Tiotropium is one of the muscarinic antagonists that binds M3 receptors widely expressed throughout airways, resulting in attenuation of bronchoconstriction caused by acetylcholine released from the vagal nerve.
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      The first publication of the “Global Strategy for Asthma Management and Prevention” report was in 1995. In the 2002 version, the report elucidated the importance of anti-inflammatory treatment in asthma. In 2006, the report highlighted the need for evaluation and stepwise treatment by symptomatic asthma control status.
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      The 2010 report, which introduced the use of anti-IgE omalizumab for management of severe uncontrolled asthma, limited the role of anticholinergics to the use of short-acting muscarinic receptor antagonists (SAMAs) ipratropium bromide and oxitropium bromide for additional bronchodilation in cases of acute asthma exacerbation.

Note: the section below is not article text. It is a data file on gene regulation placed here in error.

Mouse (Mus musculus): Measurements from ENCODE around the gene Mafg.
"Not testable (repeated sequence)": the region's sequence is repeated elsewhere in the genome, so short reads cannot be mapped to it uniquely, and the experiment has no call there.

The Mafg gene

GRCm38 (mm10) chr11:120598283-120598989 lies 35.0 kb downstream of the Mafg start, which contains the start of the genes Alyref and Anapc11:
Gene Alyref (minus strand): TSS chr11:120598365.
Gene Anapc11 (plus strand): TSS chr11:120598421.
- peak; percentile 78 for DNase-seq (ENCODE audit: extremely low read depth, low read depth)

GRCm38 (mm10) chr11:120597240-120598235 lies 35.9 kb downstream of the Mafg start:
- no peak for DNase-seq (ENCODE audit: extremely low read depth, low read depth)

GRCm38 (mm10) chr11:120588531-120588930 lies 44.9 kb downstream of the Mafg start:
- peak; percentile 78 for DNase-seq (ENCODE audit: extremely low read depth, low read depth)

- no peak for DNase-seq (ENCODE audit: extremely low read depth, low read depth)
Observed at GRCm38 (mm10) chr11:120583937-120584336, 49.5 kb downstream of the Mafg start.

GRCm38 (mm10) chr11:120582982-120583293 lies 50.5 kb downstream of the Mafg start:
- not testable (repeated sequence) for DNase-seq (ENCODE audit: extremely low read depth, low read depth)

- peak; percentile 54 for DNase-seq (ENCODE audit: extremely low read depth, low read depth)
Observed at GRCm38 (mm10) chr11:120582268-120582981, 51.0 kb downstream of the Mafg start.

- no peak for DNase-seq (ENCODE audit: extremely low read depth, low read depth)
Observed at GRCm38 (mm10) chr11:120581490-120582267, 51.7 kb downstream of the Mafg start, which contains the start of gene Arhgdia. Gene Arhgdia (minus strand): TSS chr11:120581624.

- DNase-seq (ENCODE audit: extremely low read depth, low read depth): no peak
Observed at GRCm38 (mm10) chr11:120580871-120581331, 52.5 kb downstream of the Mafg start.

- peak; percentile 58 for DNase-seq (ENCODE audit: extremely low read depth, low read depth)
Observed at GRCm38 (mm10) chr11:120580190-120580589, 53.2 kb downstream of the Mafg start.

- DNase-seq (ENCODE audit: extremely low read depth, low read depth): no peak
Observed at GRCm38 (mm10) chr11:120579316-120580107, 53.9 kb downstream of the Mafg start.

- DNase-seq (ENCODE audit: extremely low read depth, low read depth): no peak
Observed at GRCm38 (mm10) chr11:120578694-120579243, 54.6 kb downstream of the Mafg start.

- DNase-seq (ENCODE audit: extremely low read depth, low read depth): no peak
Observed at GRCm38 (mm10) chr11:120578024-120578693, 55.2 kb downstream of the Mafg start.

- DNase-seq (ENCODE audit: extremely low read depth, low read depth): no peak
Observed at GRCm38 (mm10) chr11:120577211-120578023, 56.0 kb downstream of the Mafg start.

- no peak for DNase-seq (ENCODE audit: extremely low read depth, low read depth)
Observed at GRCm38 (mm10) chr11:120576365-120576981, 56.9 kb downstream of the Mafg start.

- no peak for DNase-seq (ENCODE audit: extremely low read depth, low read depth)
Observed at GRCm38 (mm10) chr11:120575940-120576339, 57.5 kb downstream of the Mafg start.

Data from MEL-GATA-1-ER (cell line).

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      In a major revision in 2014 and then again in 2015, tiotropium add-on therapy was adopted as another controller option for GINA Step 4 or 5 for adult asthma with a history of exacerbations, following approval of tiotropium for this indication.
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      Recently, more LAMAs other than tiotropium were introduced for add-on therapy based on several clinical trials.
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      Fixed-dose combination of indacaterol/glycopyrronium/mometasone furoate once-daily versus salmeterol/fluticasone twice-daily plus tiotropium once-daily in patients with uncontrolled asthma: a randomised, Phase IIIb, non-inferiority study (ARGON).